Earl Thomas might be the best single-high deep safety in NFL history. Part of why the Legion of Boom era was able to thrive for so long in Seattle was the ability to leave Thomas on his own deep in the secondary and not worry about deep passes even being attempted. With Thomas on the field, teams stayed away from testing him and it was a stark difference from how opponents attacked the Seahawks without Thomas.

When Thomas signed a deal with the Baltimore Ravens as a free agent this past offseason, the belief was the Ravens would just have Earl Thomas do Earl Thomas things — stand by himself in the deep middle and dissuade opponents from deep passes. While that has happened and the Ravens have improved on the backend of the secondary, Baltimore and defensive coordinator Wink Martindale has been able to use Thomas successfully in a more versatile role.

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Thomas Coverage Effect

Baltimore had the benefit of allowing Thomas to do his thing as the single-high safety. Thomas still has the range and anticipation to cover from sideline to sideline and break on deep routes to force incompletions, even if he’s not making a physical play on the ball.

Below is a play of Thomas causing an incompletion in the end zone against his former team in Week 7. Almost everything Thomas can add to a defense is shown in this play. Thomas is the single-high deep safety. At the snap, he kept his depth and moved to his right to follow a potential swing pass to Tyler Lockett off a lot of pre-snap motion. When Thomas confirmed that pass wasn’t an option, he turned to break on the deep pass. By that time, the wide receiver was a few yards behind him, but Thomas had a straight-line path to cut off the post and close the window for a potential completion.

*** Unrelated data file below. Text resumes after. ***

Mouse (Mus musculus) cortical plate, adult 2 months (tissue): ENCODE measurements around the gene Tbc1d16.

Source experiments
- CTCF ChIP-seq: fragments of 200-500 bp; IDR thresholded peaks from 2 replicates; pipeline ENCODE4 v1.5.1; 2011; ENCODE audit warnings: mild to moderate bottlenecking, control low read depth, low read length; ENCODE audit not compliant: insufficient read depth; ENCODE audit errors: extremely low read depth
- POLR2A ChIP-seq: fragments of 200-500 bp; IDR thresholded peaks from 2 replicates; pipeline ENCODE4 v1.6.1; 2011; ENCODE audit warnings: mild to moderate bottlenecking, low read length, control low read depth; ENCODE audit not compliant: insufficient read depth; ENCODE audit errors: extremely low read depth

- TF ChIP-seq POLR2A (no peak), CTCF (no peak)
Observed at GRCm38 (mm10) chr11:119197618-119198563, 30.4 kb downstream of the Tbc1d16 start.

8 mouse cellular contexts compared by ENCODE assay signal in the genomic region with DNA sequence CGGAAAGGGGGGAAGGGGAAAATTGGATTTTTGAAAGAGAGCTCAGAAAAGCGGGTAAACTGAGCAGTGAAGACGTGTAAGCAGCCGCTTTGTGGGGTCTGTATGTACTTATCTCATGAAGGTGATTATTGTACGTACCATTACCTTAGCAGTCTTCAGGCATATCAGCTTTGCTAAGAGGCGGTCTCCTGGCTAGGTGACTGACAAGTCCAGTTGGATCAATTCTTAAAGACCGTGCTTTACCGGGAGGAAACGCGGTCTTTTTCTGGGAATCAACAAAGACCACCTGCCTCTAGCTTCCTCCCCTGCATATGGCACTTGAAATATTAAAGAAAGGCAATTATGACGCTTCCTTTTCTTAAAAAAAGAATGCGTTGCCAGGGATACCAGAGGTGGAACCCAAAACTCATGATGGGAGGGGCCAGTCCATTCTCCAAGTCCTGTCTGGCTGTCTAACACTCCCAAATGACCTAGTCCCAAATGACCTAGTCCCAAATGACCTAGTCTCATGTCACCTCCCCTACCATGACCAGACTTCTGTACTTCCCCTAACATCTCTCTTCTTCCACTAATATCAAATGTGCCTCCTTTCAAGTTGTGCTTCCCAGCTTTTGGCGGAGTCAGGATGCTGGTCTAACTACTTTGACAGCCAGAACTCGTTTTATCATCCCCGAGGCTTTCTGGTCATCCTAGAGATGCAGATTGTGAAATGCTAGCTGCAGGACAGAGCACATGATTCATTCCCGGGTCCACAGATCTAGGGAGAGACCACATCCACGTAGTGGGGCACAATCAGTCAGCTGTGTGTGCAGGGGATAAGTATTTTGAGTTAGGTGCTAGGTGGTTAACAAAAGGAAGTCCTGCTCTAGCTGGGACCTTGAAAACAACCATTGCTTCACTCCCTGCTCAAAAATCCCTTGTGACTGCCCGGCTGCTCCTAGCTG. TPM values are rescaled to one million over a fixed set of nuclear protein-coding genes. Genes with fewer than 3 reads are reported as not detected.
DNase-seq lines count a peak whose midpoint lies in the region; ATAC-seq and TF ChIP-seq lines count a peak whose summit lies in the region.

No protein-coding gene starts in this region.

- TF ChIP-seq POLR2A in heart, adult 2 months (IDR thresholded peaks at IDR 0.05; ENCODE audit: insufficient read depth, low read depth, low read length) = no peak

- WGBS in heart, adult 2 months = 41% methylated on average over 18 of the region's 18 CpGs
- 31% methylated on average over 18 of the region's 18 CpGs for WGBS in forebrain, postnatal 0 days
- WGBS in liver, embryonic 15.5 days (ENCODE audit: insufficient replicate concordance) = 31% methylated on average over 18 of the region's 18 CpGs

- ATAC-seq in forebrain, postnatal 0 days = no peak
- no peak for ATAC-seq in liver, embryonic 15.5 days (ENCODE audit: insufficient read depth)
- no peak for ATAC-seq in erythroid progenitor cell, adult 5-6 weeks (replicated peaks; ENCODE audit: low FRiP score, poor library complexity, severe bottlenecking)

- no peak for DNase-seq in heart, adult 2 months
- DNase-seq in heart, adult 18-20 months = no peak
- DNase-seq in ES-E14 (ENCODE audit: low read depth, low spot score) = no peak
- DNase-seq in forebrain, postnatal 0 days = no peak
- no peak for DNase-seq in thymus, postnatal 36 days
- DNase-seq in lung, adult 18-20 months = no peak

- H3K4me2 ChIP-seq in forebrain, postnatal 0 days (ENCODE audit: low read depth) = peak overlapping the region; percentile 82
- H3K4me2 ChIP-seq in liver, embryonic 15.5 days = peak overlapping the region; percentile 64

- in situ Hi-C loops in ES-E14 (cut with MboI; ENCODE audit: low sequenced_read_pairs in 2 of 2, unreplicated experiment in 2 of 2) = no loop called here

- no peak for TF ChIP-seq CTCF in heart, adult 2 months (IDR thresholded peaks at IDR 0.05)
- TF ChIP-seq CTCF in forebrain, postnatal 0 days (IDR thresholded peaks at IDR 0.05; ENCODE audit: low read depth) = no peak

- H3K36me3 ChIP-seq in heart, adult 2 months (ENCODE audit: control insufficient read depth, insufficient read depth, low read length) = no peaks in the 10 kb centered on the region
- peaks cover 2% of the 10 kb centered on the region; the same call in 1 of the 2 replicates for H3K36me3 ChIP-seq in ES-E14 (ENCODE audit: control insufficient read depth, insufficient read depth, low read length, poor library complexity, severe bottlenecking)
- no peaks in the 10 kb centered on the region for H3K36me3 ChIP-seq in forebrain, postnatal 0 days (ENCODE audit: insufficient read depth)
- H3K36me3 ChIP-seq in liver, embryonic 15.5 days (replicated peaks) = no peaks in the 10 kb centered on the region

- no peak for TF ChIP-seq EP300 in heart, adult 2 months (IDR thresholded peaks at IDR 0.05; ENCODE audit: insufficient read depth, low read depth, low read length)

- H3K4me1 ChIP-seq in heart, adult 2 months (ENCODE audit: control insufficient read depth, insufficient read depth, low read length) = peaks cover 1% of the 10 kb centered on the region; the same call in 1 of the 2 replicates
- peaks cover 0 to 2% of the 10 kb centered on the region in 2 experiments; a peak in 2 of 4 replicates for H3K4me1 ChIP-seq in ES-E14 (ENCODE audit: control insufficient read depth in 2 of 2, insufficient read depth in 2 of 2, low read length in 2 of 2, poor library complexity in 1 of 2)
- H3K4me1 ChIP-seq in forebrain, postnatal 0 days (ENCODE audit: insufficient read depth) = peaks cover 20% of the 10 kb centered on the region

Despite having Thomas on the roster, the Ravens have used traditional single-high looks (Cover 1 or 3) on a lower rate of opposing pass attempts than they did in 2018, per Sports Info Solutions charting. Those snaps were much more effective, though, even as the yards per attempt on those passes increased slightly.

Ravens Cover 1/3, 2018-2019

Year% of AttemptsComp%YPATD/INTEPA/AttPostive Play%
201857%55.32%6.687/7-0.0543%
201952.4%53.38%6.986/11-0.2242%